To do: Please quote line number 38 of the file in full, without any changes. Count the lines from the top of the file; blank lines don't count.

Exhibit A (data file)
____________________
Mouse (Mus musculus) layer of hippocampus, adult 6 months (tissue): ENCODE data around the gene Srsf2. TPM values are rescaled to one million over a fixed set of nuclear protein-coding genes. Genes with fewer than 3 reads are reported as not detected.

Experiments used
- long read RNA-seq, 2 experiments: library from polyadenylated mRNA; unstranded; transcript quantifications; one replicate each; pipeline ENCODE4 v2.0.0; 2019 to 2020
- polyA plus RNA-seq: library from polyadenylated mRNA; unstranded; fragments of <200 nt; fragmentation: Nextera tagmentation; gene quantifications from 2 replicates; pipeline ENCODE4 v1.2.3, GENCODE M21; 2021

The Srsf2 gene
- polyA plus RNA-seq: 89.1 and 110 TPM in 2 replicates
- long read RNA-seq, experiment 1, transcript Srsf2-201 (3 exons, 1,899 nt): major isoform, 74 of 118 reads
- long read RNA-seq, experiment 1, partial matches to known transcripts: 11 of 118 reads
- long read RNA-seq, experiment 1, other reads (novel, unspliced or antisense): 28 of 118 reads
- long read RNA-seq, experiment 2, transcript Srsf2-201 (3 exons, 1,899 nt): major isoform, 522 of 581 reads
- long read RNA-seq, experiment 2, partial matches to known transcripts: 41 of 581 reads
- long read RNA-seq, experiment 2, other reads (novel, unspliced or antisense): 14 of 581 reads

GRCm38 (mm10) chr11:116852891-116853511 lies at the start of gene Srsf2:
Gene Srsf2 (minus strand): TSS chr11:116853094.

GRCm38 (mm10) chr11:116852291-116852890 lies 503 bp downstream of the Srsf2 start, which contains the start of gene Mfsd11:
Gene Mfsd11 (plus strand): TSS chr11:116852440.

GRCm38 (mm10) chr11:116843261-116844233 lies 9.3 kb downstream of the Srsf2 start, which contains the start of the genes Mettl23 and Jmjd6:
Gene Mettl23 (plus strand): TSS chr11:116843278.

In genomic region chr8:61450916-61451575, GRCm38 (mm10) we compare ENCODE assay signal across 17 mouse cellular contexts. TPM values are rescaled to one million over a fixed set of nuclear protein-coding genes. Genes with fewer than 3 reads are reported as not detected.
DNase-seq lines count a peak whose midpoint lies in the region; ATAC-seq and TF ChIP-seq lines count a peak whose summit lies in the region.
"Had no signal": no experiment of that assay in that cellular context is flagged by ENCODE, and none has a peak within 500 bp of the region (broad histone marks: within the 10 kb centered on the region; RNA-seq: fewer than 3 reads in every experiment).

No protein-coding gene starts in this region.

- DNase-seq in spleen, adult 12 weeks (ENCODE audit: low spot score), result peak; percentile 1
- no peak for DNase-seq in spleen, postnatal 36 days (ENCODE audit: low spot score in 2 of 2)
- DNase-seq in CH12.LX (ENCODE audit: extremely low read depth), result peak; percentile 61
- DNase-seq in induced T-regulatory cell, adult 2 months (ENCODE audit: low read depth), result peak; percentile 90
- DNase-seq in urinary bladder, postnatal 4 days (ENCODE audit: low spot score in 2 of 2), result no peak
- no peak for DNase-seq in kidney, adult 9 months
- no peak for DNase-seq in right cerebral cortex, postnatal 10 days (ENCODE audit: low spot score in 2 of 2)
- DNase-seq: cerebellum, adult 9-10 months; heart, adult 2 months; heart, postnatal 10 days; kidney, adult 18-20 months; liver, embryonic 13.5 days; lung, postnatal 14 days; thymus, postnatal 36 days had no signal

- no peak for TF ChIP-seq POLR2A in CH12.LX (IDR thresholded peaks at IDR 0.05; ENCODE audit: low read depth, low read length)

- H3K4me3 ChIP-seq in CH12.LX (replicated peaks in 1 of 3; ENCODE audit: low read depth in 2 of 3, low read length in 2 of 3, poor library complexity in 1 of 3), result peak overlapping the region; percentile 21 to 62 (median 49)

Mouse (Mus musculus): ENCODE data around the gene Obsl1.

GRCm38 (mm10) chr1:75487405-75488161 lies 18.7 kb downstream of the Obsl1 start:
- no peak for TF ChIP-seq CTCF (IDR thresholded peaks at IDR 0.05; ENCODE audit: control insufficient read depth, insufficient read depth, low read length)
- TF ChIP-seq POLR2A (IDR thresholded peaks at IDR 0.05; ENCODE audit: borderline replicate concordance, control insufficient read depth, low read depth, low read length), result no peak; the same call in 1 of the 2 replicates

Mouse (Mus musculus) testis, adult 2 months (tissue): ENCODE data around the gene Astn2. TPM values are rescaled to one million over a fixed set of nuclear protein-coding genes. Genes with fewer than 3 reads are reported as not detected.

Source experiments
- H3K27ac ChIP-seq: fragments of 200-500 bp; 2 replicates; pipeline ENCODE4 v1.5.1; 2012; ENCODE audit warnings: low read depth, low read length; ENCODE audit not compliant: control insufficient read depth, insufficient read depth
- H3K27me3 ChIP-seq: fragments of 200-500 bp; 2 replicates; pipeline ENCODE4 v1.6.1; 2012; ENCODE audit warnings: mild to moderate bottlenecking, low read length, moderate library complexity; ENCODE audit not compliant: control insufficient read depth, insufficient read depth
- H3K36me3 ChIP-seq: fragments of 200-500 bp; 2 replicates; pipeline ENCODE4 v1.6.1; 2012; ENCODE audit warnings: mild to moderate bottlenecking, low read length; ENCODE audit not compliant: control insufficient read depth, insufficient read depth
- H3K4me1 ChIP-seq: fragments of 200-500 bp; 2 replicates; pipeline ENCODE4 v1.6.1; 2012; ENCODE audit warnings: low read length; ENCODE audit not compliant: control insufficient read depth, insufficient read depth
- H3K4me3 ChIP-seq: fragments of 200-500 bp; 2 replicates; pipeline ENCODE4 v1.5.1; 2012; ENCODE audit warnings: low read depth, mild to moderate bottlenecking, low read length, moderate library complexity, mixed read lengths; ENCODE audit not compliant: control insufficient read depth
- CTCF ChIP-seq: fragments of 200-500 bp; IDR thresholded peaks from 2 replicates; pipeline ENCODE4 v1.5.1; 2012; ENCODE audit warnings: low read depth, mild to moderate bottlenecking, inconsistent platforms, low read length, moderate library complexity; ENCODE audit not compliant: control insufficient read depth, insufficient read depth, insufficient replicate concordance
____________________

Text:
Source experiments